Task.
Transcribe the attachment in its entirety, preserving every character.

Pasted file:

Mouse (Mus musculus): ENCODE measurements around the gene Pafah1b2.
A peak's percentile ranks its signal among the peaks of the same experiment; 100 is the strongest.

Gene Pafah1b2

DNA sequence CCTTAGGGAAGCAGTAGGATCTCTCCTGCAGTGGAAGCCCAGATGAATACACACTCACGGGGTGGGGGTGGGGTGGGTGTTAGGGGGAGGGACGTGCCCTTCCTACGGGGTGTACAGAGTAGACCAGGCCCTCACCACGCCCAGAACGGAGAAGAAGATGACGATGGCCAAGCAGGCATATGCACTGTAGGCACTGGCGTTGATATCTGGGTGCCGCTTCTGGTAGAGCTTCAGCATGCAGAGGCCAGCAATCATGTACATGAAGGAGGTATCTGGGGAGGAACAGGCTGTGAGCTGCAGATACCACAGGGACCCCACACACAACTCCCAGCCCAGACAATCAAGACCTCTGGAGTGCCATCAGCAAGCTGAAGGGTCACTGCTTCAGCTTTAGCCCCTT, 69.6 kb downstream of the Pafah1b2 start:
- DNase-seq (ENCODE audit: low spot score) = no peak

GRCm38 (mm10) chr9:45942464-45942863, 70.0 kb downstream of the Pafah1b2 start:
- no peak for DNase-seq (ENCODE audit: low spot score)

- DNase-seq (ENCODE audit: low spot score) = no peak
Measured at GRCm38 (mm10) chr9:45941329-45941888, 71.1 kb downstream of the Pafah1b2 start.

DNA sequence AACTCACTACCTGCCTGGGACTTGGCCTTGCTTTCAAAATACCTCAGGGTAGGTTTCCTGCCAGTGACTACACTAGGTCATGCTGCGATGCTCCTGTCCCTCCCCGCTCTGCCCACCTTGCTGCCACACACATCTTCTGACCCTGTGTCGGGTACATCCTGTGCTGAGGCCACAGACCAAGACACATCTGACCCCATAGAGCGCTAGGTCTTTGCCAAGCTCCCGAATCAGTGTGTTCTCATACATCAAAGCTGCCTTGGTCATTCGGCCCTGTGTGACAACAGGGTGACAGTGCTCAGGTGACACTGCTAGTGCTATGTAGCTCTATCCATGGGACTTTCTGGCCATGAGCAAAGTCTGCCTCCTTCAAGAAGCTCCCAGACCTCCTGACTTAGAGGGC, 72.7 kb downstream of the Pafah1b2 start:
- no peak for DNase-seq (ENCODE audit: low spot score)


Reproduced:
Mouse (Mus musculus): ENCODE measurements around the gene Pafah1b2.
A peak's percentile ranks its signal among the peaks of the same experiment; 100 is the strongest.

Gene Pafah1b2

DNA sequence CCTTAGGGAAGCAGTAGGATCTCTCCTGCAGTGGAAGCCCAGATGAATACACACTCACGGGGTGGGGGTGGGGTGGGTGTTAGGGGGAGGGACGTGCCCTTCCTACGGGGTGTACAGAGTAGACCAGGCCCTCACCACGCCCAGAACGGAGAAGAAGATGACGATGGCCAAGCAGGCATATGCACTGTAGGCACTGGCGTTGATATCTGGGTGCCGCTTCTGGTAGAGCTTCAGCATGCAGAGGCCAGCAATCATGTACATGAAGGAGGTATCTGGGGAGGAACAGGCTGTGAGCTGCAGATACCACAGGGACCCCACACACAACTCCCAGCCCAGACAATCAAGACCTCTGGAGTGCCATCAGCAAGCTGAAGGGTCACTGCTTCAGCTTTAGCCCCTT, 69.6 kb downstream of the Pafah1b2 start:
- DNase-seq (ENCODE audit: low spot score) = no peak

GRCm38 (mm10) chr9:45942464-45942863, 70.0 kb downstream of the Pafah1b2 start:
- no peak for DNase-seq (ENCODE audit: low spot score)

- DNase-seq (ENCODE audit: low spot score) = no peak
Measured at GRCm38 (mm10) chr9:45941329-45941888, 71.1 kb downstream of the Pafah1b2 start.

DNA sequence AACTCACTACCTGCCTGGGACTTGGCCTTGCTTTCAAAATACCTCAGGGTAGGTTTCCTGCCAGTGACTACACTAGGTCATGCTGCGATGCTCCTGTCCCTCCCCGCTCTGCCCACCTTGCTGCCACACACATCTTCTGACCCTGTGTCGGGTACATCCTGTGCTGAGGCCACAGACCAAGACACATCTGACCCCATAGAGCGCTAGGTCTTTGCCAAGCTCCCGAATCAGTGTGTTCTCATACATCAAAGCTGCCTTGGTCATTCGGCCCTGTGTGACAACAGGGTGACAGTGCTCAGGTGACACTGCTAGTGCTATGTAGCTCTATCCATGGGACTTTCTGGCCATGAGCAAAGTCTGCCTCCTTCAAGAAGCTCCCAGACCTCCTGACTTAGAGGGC, 72.7 kb downstream of the Pafah1b2 start:
- no peak for DNase-seq (ENCODE audit: low spot score)